Some aspects of the next step will depend entirely on your artistic sensibility and skill. Either: create whole pages of comic panels in Comic Life, and export them as single images (assuming one of the iPhoto book designs you've chosen will accommodate images this large), or create your comic story one panel at a time, and save them all individually (this will probably be much harder work, but gives you more flexibility with the finished product). However you approach it, you can then export all the finished comic panels back to iPhoto, and collate these into an album of their own (separate from the album you used to get the images into Comic Life in the first place).


Now open iPhoto again, select the exported comic panels album, and begin the Book button to create a new photo book. Assuming you've done your advance planning and know how you want your story to appear on each printed page, you can start dragging pages of panels, or individual panels, into place in the book. Note that there's limited flexibility in the iPhoto book templates; you can't go dragging images any which where, nor can you meddle much with text fields. This is why you needed to spend time exploring book options and designs back in step 2.


All being well, you should now have a comic of your own creation, ready for printing and ready to be unleashed against the might of Marvel, DC, and the rest of them. In a year or so it'll be a runaway indie comic success! You can sell the film rights for millions! Mwahahaha!


Go to bed. Seriously. Get some rest away from your creation before you press the order button.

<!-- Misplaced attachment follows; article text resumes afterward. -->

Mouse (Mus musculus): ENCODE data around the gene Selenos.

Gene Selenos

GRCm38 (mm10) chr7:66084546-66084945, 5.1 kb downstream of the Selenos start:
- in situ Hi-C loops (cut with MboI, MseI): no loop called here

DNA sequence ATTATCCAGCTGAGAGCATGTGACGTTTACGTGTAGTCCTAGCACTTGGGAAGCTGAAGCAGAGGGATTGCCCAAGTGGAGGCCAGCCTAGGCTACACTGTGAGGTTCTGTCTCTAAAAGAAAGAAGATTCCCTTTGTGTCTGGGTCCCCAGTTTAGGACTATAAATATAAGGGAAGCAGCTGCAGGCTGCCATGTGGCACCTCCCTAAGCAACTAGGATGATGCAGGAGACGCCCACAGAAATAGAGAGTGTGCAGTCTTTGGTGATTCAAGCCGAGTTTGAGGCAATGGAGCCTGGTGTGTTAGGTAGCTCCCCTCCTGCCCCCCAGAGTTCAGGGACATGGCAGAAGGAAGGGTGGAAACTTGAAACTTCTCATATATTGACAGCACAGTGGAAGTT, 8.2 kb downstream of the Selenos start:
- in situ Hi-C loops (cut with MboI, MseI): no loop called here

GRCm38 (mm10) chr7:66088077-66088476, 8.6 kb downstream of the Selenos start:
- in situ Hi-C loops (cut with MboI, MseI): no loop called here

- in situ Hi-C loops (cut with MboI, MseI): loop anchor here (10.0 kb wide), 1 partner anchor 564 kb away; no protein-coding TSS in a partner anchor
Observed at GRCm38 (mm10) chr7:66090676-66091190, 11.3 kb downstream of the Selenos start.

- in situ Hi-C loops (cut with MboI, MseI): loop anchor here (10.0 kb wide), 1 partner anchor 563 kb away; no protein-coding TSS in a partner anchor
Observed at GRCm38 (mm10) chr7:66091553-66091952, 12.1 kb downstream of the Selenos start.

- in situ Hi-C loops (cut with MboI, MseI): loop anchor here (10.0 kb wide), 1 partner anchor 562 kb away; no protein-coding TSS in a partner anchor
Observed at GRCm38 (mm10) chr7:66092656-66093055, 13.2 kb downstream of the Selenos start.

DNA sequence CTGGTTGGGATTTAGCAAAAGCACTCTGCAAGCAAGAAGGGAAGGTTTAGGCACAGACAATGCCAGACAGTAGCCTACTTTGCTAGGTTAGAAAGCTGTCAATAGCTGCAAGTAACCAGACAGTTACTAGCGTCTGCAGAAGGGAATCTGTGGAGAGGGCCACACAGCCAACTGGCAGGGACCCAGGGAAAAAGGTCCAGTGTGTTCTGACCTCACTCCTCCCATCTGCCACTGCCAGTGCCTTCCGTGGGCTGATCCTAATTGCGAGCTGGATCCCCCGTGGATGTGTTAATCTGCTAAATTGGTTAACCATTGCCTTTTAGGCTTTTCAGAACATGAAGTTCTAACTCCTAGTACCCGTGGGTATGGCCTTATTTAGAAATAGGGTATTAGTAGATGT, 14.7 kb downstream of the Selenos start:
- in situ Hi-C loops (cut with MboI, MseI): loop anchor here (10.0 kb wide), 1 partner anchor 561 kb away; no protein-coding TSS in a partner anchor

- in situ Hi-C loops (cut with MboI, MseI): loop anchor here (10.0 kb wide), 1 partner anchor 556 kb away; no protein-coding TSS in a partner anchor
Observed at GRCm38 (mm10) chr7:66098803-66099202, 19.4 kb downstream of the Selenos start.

After several hours rest for your eyes and your brain, check your comic for mistakes before you order. This is a print run, and like any print run you want it to be as error-free as possible. Only once you've checked and double-checked and you're still happy, should you go ahead with the order.


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Great article! It never occurred to me to import the Comic Life pages back into iPhoto for book printing! That's great. Comic Life is a fun program...and very easy to use! You can see an example of about 10 minutes of playing around with it on my baby's blog...it's under "My Life in Comics" or something like that.


http://www.dirtdoog.com/


James | April 4, 2006 08:57 AM
Although you could use the iPhoto book for this sort of thing, there are a few comics publishers that will take your PDF's and turn them into bonafide comics on a Print-On-Demand basis... ComiXpress (www.comixpress.com)springs to mind. This can be done with far less expense than the iPhoto book, especially if you intend to distribute them among family and friends.


Ian | April 4, 2006 12:15 PM
Great article! It never occurred to me to import the Comic Life pages back into iPhoto for book printing! That's great. Comic Life is a fun program...and very easy to use! You can see an example of about 10 minutes of playing around with it on my baby's blog...it's under "My Life in Comics" or something like that.


cameron | September 24, 2006 06:44 PM
Great article! It never occurred to me to import the Comic Life pages back into iPhoto for book printing! That's great. Comic Life is a fun program...and very easy to use! You can see an example of about 10 minutes of playing around with it on my baby's blog...it's under "My Life in Comics" or something like that.


http://www.dirtdoog.com/


James | April 4, 2006 08:57 AM
Although you could use the iPhoto book for this sort of thing, there are a few comics publishers that will take your PDF's and turn them into bonafide comics on a Print-On-Demand basis... ComiXpress (www.comixpress.com)springs to mind. This can be done with far less expense than the iPhoto book, especially if you intend to distribute them among family and friends.


Ian | April 4, 2006 12:15 PM